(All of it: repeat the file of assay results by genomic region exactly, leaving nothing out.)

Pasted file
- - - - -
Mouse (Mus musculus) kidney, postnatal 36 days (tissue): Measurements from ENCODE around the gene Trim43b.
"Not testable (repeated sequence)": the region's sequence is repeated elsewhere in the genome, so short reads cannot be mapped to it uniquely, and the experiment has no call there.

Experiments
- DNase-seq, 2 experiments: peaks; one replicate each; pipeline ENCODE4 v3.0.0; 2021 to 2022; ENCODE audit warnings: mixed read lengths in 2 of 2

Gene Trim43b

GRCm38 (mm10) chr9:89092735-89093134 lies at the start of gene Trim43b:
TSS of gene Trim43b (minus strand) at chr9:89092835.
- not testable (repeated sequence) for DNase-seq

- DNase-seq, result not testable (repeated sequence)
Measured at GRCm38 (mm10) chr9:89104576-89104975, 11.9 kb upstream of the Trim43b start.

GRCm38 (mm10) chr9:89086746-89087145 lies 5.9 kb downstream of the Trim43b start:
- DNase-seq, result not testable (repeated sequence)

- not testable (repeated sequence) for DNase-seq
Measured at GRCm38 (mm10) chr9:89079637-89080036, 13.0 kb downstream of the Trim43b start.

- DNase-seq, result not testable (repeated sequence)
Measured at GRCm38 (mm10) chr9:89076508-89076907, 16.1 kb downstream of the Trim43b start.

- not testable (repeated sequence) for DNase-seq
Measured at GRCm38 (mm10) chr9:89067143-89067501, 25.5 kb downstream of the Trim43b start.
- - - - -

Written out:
Mouse (Mus musculus) kidney, postnatal 36 days (tissue): Measurements from ENCODE around the gene Trim43b.
"Not testable (repeated sequence)": the region's sequence is repeated elsewhere in the genome, so short reads cannot be mapped to it uniquely, and the experiment has no call there.

Experiments
- DNase-seq, 2 experiments: peaks; one replicate each; pipeline ENCODE4 v3.0.0; 2021 to 2022; ENCODE audit warnings: mixed read lengths in 2 of 2

Gene Trim43b

GRCm38 (mm10) chr9:89092735-89093134 lies at the start of gene Trim43b:
TSS of gene Trim43b (minus strand) at chr9:89092835.
- not testable (repeated sequence) for DNase-seq

- DNase-seq, result not testable (repeated sequence)
Measured at GRCm38 (mm10) chr9:89104576-89104975, 11.9 kb upstream of the Trim43b start.

GRCm38 (mm10) chr9:89086746-89087145 lies 5.9 kb downstream of the Trim43b start:
- DNase-seq, result not testable (repeated sequence)

- not testable (repeated sequence) for DNase-seq
Measured at GRCm38 (mm10) chr9:89079637-89080036, 13.0 kb downstream of the Trim43b start.

- DNase-seq, result not testable (repeated sequence)
Measured at GRCm38 (mm10) chr9:89076508-89076907, 16.1 kb downstream of the Trim43b start.

- not testable (repeated sequence) for DNase-seq
Measured at GRCm38 (mm10) chr9:89067143-89067501, 25.5 kb downstream of the Trim43b start.